MADRID — The Spanish authorities said early Saturday that they had found the body of a 2-year-old boy who fell into a well nearly two weeks ago, bringing to a tragic end a search operation that had gripped the nation.
The toddler, Julen Roselló, was said to have slipped into an abandoned, narrow borehole on Jan. 13, while his parents were preparing lunch in the countryside near the southern port city of Málaga.
His fall set off a rescue mission that was covered around the clock by Spanish news outlets. As the operation encountered engineering and geological obstacles, it grew to include about 300 people, including Spanish mining specialists and a Swedish company that provided the technology to help save 33 Chilean miners in 2010.
Officials had tried various routes to the toddler, whose body was trapped behind hardened soil and rock that blocked rescue workers and equipment. A government official, Alfonso Rodríguez Gómez de Celis, said that Julen’s body was found at 1:25 a.m. Saturday. A group of miners used a series of controlled explosions to help them excavate the last few meters of earth separating them from the child.
Over the past two weeks, rescuers worked day and night to find Julen. The boy’s father, José Roselló, urged rescuers not to abandon the search, telling reporters that he had heard his child cry at the time of his fall and that an angel would help save him. The family’s first son died at age 3, reportedly from a heart defect.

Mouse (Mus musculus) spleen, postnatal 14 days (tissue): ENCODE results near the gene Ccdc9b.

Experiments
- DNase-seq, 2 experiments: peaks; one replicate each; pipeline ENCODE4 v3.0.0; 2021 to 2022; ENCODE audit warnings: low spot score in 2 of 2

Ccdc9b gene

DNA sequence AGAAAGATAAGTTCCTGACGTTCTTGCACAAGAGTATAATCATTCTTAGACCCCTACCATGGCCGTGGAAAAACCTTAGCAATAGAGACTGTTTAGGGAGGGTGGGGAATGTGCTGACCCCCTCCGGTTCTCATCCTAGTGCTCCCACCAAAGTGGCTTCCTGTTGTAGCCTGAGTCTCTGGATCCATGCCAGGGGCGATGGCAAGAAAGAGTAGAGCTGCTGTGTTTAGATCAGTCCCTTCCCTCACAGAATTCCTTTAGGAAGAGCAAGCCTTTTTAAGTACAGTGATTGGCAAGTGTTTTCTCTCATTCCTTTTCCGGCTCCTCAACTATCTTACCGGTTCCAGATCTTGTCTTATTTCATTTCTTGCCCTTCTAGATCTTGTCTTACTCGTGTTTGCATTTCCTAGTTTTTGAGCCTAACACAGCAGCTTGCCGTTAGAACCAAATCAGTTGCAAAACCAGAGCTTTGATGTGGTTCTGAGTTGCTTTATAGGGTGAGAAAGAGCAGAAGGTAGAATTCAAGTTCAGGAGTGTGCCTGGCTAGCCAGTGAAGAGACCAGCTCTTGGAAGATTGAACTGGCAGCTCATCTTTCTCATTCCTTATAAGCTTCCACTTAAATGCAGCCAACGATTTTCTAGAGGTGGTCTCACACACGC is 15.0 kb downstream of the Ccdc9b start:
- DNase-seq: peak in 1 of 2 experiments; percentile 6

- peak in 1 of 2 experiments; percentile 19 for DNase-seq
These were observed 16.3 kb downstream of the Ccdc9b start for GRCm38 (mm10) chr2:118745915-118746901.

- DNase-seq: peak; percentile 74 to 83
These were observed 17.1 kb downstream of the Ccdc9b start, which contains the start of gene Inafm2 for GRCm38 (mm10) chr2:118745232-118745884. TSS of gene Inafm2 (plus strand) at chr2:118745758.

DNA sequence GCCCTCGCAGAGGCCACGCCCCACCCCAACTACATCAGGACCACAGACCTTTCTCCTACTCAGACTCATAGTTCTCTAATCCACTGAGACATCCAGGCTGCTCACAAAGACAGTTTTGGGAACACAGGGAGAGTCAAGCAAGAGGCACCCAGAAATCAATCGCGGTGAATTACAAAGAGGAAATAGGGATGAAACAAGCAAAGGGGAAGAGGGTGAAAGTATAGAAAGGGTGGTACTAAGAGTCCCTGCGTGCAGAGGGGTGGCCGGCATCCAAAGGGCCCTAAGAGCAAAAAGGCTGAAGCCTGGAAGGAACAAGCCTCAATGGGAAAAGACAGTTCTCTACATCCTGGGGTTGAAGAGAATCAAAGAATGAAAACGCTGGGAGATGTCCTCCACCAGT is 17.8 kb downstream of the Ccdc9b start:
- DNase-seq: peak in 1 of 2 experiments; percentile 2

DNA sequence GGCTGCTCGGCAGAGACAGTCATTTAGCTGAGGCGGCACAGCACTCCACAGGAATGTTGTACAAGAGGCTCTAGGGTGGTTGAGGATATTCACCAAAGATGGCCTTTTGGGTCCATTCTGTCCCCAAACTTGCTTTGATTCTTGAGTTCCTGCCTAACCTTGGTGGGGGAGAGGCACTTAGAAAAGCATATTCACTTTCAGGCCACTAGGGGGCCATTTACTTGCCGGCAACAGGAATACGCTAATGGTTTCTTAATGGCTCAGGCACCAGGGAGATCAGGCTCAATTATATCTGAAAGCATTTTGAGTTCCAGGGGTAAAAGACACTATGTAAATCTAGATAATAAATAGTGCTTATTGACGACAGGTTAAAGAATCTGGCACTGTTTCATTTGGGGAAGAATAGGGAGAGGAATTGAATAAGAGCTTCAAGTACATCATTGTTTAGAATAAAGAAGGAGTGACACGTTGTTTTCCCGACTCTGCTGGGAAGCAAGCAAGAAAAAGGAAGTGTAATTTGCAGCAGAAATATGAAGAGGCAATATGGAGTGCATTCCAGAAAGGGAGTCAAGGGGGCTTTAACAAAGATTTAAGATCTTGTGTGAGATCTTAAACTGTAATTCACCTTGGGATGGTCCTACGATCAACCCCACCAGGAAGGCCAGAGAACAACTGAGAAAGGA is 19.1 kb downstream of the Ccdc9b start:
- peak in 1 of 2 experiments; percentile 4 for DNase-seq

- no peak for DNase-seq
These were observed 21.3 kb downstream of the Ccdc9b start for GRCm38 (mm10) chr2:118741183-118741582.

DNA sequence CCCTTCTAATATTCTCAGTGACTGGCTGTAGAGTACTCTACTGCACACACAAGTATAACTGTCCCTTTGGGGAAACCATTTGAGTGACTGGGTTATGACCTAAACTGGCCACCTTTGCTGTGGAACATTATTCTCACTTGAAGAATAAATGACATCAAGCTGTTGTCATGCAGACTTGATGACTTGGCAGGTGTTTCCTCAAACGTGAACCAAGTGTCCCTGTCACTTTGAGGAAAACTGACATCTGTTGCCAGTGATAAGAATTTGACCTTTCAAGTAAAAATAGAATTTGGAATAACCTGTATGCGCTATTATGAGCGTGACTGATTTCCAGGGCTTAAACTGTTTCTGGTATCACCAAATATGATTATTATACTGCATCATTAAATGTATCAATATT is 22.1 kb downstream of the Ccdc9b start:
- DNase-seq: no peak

Three days after Julen disappeared, the authorities confirmed that he was in the well with hair taken from excavated mud, which a preliminary DNA test found belonged to the boy. Officials then decided to build two tunnels to reach the toddler, but one route was quickly abandoned because of the risk of landslides.
Initially, Julen’s case drew hopeful parallels with successful rescues, like the 12 boys and their soccer coach who were saved from a cave in Thailand last summer. In Texas in 1987, 18-month old Jessica McClure was rescued from a narrow well after being trapped for 58 hours.
On Saturday, Mr. Rodríguez Gómez de Celis said at a news conference that the rescue mission had ended “with the certainty of having done everything humanly possible but with the misfortune of having reached an unwanted end.”
He said the rescue effort should serve as “a model for other emergencies,” while recognizing the scale of the unexpected problems encountered by the rescuers. “It looked like the mountain was fighting back against each and all of the works that were being undertaken,” he said.
A local court has opened a judicial investigation to determine the exact circumstances of what happened. In an arid region that relies on agriculture, the accident has also drawn attention to the practice of drilling boreholes, often without permission, in order to find water.
Mr. Rodríguez Gómez de Celis would not discuss the police investigation. Instead, he urged landowners to come forward in order to help seal abandoned boreholes that could lead to similar tragedies.
“Whoever has dug an illegal well in our country still has time to make it known,” he said.
Orignially published in NYT.